WASHINGTON — The Senate Saturday narrowly confirmed Brett M. Kavanaugh to the Supreme Court, capping a tumultuous confirmation process marked by partisan rancor, tearful testimony and allegations of sexual assault and bad faith.
Kavanaugh was confirmed 50-48-1, the narrowest margin in modern history. Sen. Lisa Murkowski (R-Alaska), who opposed the nomination, voted present to balance out a fellow Republican who could not attend but wanted to vote "yes."
Kavanaugh's confirmation – once considered certain, only to be upended by multiple allegations of sexual misconduct over the past three weeks – is a major political victory for President Donald Trump and his Republican backers, who are on the cusp of cementing a conservative majority on the nation's highest court.
Both parties bemoaned a broken confirmation process – albeit for different reasons – that could have a lasting effect on the Senate and further inflame a nation already polarized by tribal politics amid the cultural reckoning of the #MeToo era.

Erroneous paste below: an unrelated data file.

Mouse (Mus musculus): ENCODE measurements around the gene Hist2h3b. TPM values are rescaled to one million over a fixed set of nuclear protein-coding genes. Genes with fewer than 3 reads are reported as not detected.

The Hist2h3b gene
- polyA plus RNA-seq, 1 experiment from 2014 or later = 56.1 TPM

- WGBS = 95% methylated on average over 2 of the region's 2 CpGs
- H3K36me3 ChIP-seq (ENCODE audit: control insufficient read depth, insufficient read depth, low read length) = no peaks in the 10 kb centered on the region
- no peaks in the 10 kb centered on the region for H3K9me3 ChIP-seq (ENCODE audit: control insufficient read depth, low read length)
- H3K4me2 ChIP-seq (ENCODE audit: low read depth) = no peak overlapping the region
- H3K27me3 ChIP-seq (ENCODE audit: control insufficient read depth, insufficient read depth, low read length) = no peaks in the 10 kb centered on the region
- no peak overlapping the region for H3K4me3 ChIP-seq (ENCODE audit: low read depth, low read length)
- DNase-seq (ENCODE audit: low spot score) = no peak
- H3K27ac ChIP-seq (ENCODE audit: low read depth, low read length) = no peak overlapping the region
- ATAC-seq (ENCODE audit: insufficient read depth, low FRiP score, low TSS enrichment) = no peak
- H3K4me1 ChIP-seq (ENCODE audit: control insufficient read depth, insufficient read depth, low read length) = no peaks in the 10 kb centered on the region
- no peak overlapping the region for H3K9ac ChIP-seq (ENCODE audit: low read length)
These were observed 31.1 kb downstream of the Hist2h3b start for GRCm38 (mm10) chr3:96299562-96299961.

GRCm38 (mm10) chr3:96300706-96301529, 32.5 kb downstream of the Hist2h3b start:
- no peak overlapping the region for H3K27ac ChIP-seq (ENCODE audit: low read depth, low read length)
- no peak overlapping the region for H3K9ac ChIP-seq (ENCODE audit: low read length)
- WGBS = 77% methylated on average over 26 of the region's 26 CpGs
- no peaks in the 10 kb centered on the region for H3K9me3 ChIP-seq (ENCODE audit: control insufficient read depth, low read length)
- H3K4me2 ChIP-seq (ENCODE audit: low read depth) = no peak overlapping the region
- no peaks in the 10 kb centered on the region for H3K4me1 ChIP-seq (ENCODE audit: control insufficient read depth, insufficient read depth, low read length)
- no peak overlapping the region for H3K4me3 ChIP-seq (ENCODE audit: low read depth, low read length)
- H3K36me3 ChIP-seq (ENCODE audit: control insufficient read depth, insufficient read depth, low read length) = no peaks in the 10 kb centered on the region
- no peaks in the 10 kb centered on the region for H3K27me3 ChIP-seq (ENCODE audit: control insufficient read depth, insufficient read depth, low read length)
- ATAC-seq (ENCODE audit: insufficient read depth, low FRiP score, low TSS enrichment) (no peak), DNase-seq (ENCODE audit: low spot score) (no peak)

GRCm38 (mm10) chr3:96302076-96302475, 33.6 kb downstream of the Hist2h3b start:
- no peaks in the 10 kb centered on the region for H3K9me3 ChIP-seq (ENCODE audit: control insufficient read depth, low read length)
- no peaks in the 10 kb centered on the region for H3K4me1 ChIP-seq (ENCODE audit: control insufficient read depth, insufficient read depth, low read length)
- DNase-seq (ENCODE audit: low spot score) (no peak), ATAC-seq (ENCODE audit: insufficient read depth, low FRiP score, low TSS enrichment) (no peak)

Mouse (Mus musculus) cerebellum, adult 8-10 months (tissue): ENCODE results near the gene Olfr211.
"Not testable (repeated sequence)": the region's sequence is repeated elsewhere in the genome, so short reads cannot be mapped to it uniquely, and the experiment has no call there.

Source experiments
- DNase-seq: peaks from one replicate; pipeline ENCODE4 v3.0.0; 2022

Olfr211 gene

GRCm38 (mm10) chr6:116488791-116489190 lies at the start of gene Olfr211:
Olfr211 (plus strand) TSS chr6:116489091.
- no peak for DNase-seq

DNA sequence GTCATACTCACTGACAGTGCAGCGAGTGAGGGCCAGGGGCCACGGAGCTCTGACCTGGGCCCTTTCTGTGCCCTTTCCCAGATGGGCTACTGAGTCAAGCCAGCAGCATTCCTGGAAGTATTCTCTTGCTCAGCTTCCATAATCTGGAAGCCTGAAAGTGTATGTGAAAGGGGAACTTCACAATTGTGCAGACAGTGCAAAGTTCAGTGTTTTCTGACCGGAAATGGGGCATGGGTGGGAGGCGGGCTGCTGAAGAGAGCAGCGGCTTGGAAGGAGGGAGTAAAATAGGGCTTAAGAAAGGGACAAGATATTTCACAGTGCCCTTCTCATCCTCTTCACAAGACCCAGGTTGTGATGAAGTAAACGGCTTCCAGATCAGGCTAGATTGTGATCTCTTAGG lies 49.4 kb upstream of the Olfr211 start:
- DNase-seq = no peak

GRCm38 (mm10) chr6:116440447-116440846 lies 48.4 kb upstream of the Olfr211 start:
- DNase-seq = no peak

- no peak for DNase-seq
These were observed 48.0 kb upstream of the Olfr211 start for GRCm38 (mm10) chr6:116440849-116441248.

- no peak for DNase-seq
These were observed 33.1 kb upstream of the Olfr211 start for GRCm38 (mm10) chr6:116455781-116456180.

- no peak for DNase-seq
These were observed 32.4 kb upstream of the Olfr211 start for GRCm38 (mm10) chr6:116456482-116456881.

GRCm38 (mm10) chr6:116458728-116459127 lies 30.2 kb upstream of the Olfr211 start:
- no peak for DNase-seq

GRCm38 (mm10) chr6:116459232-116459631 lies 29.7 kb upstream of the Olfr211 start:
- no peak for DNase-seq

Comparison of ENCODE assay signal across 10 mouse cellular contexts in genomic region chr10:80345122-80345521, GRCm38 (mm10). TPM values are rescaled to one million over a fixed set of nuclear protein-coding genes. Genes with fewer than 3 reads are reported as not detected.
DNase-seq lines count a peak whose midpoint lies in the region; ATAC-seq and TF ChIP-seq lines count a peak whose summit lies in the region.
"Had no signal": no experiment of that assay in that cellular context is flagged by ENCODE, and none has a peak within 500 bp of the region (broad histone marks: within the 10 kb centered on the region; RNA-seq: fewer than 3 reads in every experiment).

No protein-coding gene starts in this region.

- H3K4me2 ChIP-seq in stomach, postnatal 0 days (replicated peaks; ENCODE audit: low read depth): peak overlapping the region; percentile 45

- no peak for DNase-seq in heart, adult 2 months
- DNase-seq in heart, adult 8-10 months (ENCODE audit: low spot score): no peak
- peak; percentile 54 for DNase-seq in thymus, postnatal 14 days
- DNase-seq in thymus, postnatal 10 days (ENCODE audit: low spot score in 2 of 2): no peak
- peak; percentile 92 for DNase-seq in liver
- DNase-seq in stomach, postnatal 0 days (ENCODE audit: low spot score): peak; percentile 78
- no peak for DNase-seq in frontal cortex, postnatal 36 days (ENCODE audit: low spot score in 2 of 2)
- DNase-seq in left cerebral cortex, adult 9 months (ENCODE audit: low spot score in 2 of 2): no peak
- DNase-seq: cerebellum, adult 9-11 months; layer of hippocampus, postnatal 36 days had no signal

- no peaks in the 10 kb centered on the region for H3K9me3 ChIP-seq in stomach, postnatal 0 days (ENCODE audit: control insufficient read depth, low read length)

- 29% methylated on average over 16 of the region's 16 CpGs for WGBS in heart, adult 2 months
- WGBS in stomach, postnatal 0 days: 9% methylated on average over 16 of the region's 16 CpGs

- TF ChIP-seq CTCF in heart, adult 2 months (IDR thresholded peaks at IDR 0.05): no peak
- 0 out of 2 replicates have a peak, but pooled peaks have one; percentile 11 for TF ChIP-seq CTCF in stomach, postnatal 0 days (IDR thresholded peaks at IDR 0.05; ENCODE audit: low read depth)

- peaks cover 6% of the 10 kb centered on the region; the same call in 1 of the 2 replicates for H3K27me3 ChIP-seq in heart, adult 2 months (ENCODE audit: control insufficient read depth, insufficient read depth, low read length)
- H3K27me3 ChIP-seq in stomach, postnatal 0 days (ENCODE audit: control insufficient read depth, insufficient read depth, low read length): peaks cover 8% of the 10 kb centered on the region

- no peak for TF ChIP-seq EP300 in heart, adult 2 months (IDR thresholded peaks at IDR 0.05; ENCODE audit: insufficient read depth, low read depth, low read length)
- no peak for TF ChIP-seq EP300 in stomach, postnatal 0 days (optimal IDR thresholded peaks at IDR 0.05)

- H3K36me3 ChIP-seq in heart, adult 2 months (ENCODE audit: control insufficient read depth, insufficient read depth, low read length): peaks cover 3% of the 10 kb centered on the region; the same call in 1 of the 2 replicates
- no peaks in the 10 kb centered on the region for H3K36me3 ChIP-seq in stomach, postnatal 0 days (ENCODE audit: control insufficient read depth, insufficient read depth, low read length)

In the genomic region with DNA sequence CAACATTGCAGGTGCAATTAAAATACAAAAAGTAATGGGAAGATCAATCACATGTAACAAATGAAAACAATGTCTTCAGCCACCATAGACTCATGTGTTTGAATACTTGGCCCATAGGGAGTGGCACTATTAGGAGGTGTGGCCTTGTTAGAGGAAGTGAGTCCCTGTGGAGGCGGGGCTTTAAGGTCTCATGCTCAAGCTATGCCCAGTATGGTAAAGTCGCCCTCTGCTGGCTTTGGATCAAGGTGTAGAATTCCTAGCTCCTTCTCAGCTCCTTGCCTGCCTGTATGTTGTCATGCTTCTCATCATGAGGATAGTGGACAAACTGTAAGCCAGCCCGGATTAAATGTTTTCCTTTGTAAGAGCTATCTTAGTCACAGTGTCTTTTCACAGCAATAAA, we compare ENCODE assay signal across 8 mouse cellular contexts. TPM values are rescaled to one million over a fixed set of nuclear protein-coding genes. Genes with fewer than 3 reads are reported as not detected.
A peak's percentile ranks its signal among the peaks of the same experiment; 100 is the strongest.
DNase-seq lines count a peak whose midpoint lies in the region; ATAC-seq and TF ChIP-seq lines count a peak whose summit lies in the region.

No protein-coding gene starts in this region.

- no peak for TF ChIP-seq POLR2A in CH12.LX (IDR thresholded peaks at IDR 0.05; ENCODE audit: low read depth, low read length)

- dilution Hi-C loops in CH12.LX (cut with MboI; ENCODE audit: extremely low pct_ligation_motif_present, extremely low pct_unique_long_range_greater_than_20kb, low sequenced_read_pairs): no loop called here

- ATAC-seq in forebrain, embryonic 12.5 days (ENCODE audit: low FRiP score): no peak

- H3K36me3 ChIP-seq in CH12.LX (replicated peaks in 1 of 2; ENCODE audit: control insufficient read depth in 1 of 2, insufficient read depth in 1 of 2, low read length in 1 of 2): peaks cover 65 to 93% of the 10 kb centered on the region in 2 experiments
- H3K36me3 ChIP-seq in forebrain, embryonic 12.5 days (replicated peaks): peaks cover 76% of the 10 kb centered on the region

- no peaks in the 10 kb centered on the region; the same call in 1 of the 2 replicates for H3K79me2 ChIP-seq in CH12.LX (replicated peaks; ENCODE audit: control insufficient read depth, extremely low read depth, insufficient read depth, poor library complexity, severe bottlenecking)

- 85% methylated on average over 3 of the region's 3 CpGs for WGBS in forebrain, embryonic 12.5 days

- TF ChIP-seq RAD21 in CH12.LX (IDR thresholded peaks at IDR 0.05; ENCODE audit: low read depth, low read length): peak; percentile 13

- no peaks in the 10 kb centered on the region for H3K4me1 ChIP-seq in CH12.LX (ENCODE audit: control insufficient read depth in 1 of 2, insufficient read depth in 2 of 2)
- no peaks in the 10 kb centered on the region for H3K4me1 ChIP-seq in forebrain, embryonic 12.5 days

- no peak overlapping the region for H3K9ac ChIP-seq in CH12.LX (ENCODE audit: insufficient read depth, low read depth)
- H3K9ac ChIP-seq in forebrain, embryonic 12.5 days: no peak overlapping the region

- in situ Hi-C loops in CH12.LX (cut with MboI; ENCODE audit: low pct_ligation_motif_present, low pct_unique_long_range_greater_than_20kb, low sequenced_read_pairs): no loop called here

The loss has demoralized Democrats, with angry protesters on Capitol Hill promising revenge at the ballot box on Nov. 6 and beyond. Many cited not just the alleged sexual assault, but also Kavanaugh's Sept. 27 testimony to the Senate Judiciary Committee, when he shouted, wept and angrily interrupted Democratic senators, giving rise to questions about his impartiality and temperament.
But Majority Leader Mitch McConnell, R-Ky., credited the protests in the Capitol, at lawmakers' homes, in restaurants and at airports for unifying Republican lawmakers and the party's voter base. He said the demonstrations had helped bolster support for Kavanaugh, and will energize Republican voters in next month's election.
"We've been wondering how we can fire up our own people because we know the Democrats are energized going into an off-year election," McConnell said before the vote Saturday.
"Nothing unifies and energizes Republicans like a court fight. So the good news about it from a political point of view is it has allowed us to put what I think is our single biggest accomplishment –– that is, the transformation of the court system in the course of this Congress –– front and center going into the election a month from now," he said.